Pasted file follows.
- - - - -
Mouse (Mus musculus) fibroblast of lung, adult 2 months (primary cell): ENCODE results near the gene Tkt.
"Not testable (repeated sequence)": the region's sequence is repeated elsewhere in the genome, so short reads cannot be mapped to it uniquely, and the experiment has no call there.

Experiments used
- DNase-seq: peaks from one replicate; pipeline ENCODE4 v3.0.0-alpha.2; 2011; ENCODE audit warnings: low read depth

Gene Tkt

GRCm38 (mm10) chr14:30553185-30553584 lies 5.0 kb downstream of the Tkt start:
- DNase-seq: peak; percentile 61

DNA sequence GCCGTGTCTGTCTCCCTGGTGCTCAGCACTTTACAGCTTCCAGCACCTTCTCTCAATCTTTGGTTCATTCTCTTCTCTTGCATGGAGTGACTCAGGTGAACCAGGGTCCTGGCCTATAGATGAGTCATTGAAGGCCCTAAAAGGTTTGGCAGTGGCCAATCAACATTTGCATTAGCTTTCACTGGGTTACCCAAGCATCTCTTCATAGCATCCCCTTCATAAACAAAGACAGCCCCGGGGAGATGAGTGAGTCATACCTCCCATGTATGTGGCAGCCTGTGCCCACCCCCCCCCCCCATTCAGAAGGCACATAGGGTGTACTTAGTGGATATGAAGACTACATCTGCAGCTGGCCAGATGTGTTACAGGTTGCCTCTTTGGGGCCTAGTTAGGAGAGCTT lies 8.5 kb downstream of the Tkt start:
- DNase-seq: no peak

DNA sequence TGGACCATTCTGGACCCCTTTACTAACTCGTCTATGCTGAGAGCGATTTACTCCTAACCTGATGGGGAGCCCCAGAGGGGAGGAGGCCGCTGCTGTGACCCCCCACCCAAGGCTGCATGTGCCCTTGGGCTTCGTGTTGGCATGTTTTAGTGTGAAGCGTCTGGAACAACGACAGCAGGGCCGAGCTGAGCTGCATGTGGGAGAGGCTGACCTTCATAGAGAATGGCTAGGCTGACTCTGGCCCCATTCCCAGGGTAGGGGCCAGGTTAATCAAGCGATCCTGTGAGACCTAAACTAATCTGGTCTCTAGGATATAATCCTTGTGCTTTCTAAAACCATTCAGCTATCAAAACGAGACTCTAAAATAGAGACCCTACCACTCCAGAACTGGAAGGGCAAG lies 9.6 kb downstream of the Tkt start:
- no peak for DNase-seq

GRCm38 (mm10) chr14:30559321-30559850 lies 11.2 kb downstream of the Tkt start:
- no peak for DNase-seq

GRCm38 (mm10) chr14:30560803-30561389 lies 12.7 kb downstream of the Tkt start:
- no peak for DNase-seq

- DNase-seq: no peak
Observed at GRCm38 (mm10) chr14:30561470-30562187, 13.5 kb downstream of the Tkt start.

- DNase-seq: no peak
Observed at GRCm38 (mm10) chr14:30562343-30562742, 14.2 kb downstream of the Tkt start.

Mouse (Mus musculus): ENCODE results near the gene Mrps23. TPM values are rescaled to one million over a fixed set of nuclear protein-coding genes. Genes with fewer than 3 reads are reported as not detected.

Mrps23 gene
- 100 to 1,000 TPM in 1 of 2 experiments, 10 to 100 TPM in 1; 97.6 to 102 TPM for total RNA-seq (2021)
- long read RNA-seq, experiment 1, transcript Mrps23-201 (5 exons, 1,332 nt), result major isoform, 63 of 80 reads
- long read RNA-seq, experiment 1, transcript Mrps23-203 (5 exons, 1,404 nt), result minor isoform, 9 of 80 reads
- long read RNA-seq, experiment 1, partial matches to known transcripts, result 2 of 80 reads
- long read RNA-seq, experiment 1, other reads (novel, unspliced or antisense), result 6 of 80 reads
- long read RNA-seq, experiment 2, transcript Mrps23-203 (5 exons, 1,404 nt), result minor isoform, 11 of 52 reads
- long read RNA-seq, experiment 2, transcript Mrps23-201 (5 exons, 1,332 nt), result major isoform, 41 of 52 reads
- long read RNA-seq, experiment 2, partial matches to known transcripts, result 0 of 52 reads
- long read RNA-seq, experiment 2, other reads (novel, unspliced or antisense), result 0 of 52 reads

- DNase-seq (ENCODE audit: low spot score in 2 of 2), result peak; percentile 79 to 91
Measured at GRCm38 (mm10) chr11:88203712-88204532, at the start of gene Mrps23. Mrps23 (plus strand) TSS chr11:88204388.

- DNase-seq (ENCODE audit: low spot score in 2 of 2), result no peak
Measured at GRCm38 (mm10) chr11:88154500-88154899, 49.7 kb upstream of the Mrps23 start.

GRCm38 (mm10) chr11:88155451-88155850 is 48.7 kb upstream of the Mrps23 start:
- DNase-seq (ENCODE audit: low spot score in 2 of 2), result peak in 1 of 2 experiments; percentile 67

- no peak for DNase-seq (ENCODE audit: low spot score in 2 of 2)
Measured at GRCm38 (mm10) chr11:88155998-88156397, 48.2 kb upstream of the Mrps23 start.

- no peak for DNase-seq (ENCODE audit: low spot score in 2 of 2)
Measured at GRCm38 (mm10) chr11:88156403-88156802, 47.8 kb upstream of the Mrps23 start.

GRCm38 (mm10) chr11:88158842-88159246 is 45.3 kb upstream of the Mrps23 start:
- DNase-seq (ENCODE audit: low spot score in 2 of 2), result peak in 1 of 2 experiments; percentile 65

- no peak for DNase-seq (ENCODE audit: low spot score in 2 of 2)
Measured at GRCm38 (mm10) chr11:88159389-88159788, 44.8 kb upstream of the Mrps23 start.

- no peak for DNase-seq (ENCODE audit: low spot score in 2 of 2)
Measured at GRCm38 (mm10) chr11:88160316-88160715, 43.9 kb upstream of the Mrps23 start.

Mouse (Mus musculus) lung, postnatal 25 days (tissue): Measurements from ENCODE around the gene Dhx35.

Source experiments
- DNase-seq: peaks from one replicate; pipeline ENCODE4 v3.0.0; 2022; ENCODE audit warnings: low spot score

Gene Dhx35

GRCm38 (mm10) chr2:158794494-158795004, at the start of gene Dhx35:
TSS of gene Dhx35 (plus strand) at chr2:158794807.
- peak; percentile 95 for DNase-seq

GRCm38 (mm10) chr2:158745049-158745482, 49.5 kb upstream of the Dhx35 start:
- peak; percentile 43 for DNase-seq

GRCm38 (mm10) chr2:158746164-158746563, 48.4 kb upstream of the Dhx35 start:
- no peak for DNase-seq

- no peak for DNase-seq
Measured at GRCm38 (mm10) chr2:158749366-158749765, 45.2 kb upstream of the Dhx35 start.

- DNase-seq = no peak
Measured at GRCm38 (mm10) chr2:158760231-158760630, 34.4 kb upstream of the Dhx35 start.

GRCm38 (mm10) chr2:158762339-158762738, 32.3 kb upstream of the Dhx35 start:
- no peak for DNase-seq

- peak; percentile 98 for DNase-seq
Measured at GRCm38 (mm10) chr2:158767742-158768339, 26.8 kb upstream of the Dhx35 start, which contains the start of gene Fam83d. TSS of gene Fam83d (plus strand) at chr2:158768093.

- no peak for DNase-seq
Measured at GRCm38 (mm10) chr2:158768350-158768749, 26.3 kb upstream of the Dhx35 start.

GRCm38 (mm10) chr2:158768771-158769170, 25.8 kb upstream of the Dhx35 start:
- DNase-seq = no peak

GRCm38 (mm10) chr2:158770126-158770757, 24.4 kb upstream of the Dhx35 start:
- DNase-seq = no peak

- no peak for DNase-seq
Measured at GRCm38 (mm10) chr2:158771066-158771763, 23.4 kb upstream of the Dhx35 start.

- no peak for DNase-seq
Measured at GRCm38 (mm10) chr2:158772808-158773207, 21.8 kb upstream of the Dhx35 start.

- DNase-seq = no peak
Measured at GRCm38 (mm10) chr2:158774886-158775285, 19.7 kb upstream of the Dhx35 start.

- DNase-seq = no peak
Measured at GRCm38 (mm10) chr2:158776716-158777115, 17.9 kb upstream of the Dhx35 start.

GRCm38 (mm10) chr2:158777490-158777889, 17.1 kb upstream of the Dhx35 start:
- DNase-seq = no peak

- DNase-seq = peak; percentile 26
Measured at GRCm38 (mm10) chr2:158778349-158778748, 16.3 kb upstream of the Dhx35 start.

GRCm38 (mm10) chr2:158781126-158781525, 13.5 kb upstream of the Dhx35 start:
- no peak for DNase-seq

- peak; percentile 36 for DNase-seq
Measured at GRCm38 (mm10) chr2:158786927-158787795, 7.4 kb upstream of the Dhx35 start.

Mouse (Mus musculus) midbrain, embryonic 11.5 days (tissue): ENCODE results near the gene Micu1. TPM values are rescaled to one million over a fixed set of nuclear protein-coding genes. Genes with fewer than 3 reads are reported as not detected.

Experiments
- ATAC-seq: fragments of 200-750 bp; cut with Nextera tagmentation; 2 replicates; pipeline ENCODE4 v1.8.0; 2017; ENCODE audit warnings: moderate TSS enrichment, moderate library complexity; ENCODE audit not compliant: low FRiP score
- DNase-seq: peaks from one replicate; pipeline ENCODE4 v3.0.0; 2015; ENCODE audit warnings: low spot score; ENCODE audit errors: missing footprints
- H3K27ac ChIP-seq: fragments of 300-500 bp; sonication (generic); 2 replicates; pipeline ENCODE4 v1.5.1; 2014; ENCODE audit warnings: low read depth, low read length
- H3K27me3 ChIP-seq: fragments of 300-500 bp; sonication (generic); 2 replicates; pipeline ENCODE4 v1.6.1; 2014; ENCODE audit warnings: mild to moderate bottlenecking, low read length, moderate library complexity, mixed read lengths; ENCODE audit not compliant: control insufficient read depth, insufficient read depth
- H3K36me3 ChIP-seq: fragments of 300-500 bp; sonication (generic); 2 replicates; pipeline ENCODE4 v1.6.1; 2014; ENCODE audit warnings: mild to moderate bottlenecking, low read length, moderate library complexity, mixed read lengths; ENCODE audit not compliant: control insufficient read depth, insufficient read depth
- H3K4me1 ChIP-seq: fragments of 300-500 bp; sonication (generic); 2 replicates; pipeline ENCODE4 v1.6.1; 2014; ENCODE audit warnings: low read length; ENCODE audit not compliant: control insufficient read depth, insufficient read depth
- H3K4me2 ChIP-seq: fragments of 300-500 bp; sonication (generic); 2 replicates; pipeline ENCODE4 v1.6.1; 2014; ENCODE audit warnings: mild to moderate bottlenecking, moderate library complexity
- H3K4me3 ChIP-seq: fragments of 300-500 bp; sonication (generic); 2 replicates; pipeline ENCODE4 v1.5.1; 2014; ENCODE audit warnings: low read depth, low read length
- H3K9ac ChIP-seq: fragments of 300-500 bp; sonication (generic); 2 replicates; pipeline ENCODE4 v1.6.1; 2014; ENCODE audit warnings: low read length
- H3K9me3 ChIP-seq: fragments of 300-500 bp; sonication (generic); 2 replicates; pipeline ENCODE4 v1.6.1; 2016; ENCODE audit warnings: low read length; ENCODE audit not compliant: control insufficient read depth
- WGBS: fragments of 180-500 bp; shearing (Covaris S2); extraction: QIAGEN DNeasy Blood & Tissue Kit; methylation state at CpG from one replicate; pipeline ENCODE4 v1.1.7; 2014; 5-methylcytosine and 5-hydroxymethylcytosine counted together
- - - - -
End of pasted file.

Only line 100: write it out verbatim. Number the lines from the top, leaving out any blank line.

- WGBS: fragments of 180-500 bp; shearing (Covaris S2); extraction: QIAGEN DNeasy Blood & Tissue Kit; methylation state at CpG from one replicate; pipeline ENCODE4 v1.1.7; 2014; 5-methylcytosine and 5-hydroxymethylcytosine counted together